Laurence Doud retired as CEO of Rochester Drug Collective in April 2017 after 30 years with the company. He became CEO in 1991. After his retirement, he remained on board as a consultant and board member, but was fired in 2018, according to the Rochester Democrat & Chronicle.
According to an RDC newsletter, Doud began working at the company in 1987 as a sales manager after working for 22 years at two unnamed competitors.
“At RDC, he immediately hired sales representatives and opened new markets in Buffalo, Syracuse and the Southern Tier of New York,” according to the newsletter. “He introduced hard-hitting programs designed to take business from competitors such as the famous ‘Feather Plucker’ special.”
The company praised Doud for growing the company’s stock value and increasing profits.
“Overall, Larry instituted a strategy of aggressive sales growth supported by a solid management team and a
consuming vision to make RDC the Knight In Shining Armor for Independent Pharmacy,” the newsletter said. “The strategy paid off with RDC rising from one of the lowest ranked wholesalers to 7th largest in the nation and servicing stores in 7 states from 2 warehouses. His impression on the corporate culture and numerous employees will never be forgotten.”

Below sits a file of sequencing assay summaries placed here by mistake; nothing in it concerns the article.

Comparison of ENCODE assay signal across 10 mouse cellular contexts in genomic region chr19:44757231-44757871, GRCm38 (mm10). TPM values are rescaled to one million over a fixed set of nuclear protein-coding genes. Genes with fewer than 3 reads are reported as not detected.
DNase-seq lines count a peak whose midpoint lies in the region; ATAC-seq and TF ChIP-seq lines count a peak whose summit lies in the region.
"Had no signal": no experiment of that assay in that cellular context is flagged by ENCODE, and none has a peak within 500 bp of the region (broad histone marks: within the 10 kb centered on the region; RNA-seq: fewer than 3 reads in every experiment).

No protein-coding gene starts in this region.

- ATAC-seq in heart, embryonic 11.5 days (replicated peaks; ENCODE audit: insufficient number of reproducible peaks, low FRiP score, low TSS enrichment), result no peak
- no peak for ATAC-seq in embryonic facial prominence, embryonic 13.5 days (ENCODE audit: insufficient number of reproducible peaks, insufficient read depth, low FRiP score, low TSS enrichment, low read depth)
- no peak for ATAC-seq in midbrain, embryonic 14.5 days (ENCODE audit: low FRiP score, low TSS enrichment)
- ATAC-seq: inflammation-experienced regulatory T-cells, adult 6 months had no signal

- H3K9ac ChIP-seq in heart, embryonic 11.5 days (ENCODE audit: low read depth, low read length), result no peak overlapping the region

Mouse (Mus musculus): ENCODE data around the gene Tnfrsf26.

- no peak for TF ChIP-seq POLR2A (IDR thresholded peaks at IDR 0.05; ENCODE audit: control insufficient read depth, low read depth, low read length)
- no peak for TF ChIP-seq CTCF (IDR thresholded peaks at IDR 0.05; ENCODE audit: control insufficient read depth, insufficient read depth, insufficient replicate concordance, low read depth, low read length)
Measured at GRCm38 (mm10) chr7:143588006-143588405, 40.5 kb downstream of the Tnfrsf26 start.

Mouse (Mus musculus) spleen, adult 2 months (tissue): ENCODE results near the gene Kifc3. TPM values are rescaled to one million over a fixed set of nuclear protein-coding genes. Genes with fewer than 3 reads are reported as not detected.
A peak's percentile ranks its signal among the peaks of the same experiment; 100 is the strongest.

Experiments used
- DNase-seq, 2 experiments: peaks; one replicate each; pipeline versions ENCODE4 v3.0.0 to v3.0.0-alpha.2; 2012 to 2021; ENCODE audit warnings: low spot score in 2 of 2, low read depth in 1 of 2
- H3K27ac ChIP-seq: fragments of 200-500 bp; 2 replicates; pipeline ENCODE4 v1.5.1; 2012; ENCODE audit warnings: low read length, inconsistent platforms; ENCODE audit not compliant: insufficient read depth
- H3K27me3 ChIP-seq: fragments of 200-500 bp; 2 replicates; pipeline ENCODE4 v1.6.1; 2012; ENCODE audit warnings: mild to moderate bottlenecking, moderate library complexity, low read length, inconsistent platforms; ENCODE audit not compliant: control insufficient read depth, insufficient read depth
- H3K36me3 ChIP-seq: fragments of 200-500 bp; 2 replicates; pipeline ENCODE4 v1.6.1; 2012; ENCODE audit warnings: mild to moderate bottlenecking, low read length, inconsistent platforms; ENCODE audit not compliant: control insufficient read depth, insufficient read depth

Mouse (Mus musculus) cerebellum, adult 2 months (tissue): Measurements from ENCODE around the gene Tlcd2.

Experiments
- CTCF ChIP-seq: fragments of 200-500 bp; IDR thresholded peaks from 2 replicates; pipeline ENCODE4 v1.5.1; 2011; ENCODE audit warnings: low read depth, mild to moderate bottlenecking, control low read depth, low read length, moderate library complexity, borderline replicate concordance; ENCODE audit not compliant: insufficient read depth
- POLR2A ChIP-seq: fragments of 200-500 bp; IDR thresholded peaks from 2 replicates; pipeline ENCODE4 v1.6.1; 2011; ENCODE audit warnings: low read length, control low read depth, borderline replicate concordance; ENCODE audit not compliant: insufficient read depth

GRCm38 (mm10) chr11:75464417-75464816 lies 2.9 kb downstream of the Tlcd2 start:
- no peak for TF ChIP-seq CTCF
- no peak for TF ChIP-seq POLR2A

The newsletter explains the “vision” that Doud brought to RDC:
In 1987, when Larry first came to RDC, he brought a passionate dream and a unique skillset to create a “boutique” wholesaler that could strictly cater to Independent Pharmacy. Long overlooked by the marketplace, Independents were a class of trade providing true personal healthcare, and specializing in disease states that other pharmacies could not.
But they needed help with group purchasing power, political advocacy, and starting up new stores. Rochester Drug Cooperative was the perfect place for Larry to make his dream come true. Larry shared his vision with the staff and hired new employees to reinvigorate the company. Together, they built RDC into what it is today. Thanks to the incredible response and loyalty of RDC’s Customers, Stockholders, Board of Directors, Vendors, and legal team, RDC has risen from a ranking far below #200 to #7 in the nation.
Larry’s vision has lasted for 30 years. It will be carried on long after his term. RDC has succeeded and flourished in the face of high competitive pressure, as has Independent Pharmacy – two great partners undergirding the US Healthcare system.
3. Doud Lives With His Wife in New Smyrna, Florida
Larry Doud, a former New York resident, has been living in New Smyrna, Florida, since retiring as CEO of RDC. He lives with his wife, Carol Doud. He is a father, with two daughters and a son, and also has several grandchildren.